The result is more than a bit cloying.  For instance, chew on this quote from Splintered Peace:  "This campaign is about racism and the difficulties inherent in trying to oppose such beliefs."  And how about:  "It is not possible to rebuild trust by killing people, not even the people responsible for the hatred."  Great.  :x   Now even game designers feel the need to preach to us.  :pukel:   I started out liking the quality poduction values of this module.  I got angry as I read...at a game geek who presumes to help me to see the light of tolerance and PC hippy politics.  (see rant below)

Splintered Peace does not provide the area maps required for a town adventure.  It provides lots of adventure hooks but no adventure.  Unlike the Dungeon Crawl Classics you are actually not supposed to kill the intricate NPC's provided.  This module is a waste of time and I doubt even one gaming group ran more than two tedious game sessions in Marchion.

(Just as a clue to game designers:  Dungeons and Dragons is about the failure to communicate.  It is about situations that require alternative negotiations with swords.  It is about evil badguys with treasure who have it coming, baby!  They deserve to die just for being so perverse as to hide underground all the time!  Moral questions have always been a part of D&D, but not not not moralistic lessons.  Elves, dwarves, goblins and orcs are not intended as allegories of human races.  The moral implications of a fireball spell ought to be obvious.  Apparently, some people just don't get it.  :x   Contemplate this upon the Tree of Woe! :evil: )

Unhallowed Halls, by Christina Stiles,  is about a wizard university professor and his plot to create yet another classic army of darkness through alchemy.  Shazam!  Let's go!  The module's sales had to have been hampered by an almost unbelievably bad cover...a rummy-nosed comedy mage in a magic circle on a grey, wooden door.  It is an inexplicably bad intro to a solid adventure with interesting things to kill and a villain who absolutely has...it...coming.  Unfortunately, there had to have been a lot copies of this publication left on store shelves due to its bad cover art.  The insides are crunchy even though the outside is a bit soft.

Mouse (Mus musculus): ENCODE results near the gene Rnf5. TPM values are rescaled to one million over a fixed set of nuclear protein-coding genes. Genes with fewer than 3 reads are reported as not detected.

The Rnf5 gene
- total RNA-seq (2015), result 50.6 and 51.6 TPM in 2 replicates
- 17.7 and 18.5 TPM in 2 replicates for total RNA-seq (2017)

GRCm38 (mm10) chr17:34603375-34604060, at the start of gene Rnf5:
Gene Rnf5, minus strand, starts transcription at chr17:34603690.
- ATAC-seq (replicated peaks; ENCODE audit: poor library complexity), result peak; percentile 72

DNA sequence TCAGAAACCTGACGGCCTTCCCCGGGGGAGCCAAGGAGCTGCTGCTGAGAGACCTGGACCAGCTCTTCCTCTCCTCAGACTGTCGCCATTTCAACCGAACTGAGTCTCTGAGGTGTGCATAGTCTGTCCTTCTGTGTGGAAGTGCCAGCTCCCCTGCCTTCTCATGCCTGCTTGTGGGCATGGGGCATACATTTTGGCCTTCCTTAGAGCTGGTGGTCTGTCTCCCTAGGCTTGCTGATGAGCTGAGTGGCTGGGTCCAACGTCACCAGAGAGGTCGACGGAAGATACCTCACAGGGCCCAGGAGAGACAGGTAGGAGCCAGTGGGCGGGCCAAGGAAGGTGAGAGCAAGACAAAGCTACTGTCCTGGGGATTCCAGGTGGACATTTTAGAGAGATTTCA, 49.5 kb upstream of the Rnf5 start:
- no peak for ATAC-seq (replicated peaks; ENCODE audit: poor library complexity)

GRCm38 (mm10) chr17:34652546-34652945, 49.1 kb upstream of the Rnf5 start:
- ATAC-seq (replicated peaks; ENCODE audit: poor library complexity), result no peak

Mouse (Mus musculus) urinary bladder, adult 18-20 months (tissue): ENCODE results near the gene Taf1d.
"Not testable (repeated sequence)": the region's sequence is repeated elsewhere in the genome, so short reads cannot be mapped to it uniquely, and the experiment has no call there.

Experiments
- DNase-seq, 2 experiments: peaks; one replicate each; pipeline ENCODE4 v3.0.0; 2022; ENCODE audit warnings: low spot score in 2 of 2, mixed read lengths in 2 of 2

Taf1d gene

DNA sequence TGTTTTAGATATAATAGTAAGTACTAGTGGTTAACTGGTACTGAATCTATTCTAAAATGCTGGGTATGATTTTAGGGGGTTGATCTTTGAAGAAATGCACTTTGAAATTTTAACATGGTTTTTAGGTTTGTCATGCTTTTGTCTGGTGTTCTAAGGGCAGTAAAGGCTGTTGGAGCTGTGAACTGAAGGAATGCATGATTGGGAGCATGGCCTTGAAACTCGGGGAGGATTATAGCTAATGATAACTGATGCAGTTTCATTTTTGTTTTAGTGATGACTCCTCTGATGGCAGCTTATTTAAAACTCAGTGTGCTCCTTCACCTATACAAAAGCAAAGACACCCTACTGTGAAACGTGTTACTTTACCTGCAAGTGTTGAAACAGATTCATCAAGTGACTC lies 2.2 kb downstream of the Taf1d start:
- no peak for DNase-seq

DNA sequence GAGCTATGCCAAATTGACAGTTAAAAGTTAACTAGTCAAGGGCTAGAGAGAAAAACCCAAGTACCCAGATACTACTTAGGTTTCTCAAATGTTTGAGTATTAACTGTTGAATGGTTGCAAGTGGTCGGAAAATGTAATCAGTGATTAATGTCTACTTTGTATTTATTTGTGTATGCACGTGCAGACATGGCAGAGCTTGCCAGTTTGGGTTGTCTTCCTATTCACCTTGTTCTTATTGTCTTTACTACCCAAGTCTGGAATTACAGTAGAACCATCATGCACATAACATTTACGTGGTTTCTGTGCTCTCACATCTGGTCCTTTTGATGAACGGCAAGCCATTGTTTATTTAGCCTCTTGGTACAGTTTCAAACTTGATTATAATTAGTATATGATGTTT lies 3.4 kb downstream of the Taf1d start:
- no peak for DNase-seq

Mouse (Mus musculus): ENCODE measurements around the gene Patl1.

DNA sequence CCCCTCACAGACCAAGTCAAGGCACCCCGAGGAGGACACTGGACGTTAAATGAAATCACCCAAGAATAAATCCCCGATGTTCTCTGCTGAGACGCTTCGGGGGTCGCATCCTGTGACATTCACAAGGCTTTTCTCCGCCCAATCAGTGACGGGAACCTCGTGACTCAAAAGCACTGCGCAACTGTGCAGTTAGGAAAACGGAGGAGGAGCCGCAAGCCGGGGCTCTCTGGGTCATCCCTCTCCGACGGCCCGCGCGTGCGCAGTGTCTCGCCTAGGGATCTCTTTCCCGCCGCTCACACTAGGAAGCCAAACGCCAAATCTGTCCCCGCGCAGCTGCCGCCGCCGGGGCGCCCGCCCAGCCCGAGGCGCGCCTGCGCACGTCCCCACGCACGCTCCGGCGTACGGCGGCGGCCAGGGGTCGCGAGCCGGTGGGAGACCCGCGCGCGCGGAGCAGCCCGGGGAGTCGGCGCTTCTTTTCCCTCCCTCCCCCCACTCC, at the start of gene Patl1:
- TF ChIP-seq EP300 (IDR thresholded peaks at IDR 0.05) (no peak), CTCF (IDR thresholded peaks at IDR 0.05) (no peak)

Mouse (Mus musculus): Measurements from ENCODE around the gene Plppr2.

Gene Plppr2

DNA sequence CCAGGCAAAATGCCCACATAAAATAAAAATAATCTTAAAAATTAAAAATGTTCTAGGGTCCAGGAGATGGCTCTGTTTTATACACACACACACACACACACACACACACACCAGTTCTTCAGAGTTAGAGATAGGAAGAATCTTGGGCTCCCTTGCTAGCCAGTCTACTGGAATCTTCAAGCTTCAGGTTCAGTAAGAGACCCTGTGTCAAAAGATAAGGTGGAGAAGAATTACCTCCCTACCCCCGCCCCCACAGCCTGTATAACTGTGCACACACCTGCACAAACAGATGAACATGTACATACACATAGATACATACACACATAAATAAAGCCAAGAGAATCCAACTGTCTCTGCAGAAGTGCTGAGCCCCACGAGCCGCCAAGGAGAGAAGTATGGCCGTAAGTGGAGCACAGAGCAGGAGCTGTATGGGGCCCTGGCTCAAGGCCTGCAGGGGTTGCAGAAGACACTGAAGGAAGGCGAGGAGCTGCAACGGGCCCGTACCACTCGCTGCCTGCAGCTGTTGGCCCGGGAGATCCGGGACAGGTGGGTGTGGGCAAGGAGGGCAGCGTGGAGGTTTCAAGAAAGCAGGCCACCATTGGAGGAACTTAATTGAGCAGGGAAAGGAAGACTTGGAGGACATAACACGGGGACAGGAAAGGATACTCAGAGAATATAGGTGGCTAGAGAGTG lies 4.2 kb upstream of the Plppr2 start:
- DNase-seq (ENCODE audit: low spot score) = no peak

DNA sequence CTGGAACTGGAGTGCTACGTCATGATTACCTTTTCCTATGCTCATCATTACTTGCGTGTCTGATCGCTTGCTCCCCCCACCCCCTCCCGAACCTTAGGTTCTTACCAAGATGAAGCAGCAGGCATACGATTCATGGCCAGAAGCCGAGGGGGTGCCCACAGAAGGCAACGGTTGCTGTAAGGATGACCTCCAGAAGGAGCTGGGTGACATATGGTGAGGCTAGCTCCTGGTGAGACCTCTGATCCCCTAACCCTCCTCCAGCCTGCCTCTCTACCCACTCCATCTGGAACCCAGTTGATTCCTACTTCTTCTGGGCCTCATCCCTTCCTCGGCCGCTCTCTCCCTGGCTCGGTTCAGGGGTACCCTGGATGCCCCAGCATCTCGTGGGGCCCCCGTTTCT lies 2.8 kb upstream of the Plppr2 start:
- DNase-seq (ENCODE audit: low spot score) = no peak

Maiden Voyage, by Chad Brouilard, was printed in August 2001.  It is a nautical adventure aboard a doomed ship.  The characters are on board the Albers, which is headed toward a confrontation wth the cursed vessel, Sea Maiden.  Intended for 1st to 3rd level characters, this shipboard adventure places the characters in an interesting situation with elements of real horror.  It would be an excellent start to a campaign that leads somewhere like Freeport, Modron or Tarantia.  I like Maiden Voyage just about as much as I hate Splintered Peace, which means I like it a lot.  I haven't checked its collectible status but I think this module is worth owning even if it stays cheap.  Get it.

That's what I have on hand from Atlas and their Penumbra line....except for Nyambe, which deserves its own write-up.  I can't comment on the other modules in the series as I have not gotten my hands on them.  I have noticed that Atlas publications tend to go for somewhat higher than my casual collecting habits will usually reach.

Atlas was one D20 publisher that was willing to take risks, and you have to give them kudos for that even if sometimes you hate the results.  Maiden Voyage was my introduction to Atlas, so I have a high opinion of their company that maybe would have been lacking had I met Splintered Peace in a dark alley.


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Post Posted: Thu Aug 06, 2009 9:06 am 
 

Excellent. :)

I've got a line on a number of them for good prices, and was wondering which ones were worth picking up from a reading/playing perspective.  Now I know.